Every four years our 365-day year becomes 366 days long, making the shortest month of the year one whole day longer. The leap year has been around for centuries, and is something people come to expect or just recall when it rolls around again.
So the question is, why do we even have leap year? Turns out, it’s actually for a pretty good reason.
The Gregorian calendar – you know, the one we buy every year with pictures of cute puppies or old outhouses – came into being in the 16th century. Prior to that, humanity followed the Julian calendar introduced by Julius Caesar in 46 BCE, which had 12 months and an extra day added every four years in February, usually around the 23rd.
That sounds . . . pretty familiar? It was almost exactly like our current calendar, except for one problem: the Julian calendar was actually longer than a solar year (which is 365.242216 days), which meant it was 11 minutes and 14 seconds too long.
Big deal, right? Well, it wasn’t actually considered a big deal until the 16th century when it was finally noticed that the vernal equinox occurred on March 11 instead of March 21, as it’s supposed to. The someone was Pope Gregory XIII, who decided the calendar was in serious need of adjustment.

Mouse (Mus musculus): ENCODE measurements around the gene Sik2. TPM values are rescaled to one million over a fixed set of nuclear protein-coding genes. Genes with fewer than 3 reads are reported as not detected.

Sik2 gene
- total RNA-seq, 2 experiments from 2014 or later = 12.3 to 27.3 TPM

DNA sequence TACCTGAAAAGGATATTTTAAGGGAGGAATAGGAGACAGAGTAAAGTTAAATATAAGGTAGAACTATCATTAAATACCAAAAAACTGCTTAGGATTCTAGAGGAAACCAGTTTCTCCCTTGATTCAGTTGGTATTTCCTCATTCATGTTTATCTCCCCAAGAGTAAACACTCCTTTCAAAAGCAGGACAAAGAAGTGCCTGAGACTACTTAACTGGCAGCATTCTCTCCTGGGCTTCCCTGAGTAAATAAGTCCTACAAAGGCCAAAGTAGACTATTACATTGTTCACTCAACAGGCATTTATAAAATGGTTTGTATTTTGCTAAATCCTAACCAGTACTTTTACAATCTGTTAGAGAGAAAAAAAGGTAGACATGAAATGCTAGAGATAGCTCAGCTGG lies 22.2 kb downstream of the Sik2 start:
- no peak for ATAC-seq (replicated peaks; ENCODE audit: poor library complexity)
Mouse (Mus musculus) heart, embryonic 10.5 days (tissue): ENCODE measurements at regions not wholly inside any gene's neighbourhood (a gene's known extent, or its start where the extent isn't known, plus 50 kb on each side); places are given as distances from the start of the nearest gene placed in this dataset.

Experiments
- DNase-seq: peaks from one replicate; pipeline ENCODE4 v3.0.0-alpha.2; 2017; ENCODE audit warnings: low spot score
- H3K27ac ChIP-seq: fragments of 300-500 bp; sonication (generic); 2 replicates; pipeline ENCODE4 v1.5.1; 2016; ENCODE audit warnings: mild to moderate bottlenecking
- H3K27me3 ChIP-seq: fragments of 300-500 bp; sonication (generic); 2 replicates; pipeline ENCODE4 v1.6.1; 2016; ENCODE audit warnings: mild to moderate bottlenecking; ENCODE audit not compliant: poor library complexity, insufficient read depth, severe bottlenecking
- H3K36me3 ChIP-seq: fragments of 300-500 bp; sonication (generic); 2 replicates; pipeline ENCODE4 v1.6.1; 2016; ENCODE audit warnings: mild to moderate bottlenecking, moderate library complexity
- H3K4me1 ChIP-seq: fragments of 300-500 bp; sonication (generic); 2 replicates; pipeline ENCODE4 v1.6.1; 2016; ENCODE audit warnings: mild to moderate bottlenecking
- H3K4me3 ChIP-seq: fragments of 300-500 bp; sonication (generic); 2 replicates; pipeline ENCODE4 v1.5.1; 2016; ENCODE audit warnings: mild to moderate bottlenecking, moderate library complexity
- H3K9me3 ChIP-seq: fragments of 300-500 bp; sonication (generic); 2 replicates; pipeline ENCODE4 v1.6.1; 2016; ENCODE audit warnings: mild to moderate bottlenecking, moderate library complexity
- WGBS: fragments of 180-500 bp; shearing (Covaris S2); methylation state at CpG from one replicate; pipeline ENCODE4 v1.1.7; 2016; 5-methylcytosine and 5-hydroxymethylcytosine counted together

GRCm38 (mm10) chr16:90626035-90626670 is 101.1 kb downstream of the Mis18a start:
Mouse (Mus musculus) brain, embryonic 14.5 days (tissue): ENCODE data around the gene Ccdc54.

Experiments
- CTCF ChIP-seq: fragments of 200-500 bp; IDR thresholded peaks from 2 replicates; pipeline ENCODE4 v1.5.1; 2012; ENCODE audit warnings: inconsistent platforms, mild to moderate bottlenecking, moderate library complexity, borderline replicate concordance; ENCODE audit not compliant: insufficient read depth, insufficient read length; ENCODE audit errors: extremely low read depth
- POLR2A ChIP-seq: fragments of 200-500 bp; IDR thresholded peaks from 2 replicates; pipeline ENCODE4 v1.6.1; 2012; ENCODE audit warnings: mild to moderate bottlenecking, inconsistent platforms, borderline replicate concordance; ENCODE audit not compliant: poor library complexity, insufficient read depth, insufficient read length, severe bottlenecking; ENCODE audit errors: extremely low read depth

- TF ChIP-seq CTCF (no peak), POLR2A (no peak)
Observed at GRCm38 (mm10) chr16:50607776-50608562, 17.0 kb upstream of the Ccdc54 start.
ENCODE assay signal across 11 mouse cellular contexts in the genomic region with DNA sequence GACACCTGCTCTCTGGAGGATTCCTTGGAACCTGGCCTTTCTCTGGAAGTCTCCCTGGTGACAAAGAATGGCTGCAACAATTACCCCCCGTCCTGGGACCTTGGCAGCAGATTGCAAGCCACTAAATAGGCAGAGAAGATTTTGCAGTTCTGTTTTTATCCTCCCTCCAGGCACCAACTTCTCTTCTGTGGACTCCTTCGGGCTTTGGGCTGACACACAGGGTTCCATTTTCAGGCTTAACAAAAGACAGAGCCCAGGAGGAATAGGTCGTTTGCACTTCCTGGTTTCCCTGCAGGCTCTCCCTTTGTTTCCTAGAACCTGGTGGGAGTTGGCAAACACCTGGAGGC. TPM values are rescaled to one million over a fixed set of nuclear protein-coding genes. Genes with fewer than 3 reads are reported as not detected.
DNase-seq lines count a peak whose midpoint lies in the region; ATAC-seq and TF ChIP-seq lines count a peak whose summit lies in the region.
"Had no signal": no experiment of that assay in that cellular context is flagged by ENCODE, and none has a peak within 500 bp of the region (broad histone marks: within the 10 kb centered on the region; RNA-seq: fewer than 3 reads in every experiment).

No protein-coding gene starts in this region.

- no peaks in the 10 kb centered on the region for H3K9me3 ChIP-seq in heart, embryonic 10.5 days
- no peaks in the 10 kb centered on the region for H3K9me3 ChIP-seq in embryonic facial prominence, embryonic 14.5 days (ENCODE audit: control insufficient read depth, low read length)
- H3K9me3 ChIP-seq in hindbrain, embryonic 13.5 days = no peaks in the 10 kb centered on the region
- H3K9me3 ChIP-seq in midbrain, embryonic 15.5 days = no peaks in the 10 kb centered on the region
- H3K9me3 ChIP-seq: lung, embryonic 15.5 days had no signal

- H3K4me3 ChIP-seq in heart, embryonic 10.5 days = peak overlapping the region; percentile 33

The easiest way to fix this was to make the calendar jump ahead 11 days, which they did in October of that year. We have followed what is now called the Gregorian calendar ever since.
There is one exception to the every-four-years rule: the dawn of a new century will only have a leap day if the year is divisible by four. So the 2000 was a leap year, which everyone experienced, but 1900 wasn’t, and 2100 won’t be either. There won’t be another millennial leap year until the year 2400. We’re pretty fortunate to have lived to see a once in every four centuries event.
If you happen to be one of the five million people around the world that have their birthday on February 29th, you do get the bonus of deciding if you want to celebrate your birthday on February 28th or March 1st. However, you will likely be relentlessly teased about only having had five birthdays when you are actually 20 years old. You’re also right up there with the New Year’s Baby in terms of getting your baby picture in the local media.
While there aren’t many customs associated with Leap Day in North America, in other parts of the world the day holds more significance. In Scotland it’s considered very unlucky to be born on February 29th, while in Greece it’s considered unlucky to get married on Leap Day.
According to an old Irish legend, St. Brigid made a deal with St. Patrick that women could propose to men on Leap Day, but if a man refused that proposal, he would have to buy the woman he rejected a new gown. In other European countries, the man had to buy the woman 12 pairs of gloves.
So there you have it, the leap year has a pretty significant purpose, and we will continue to welcome it every four years from now until the end of time.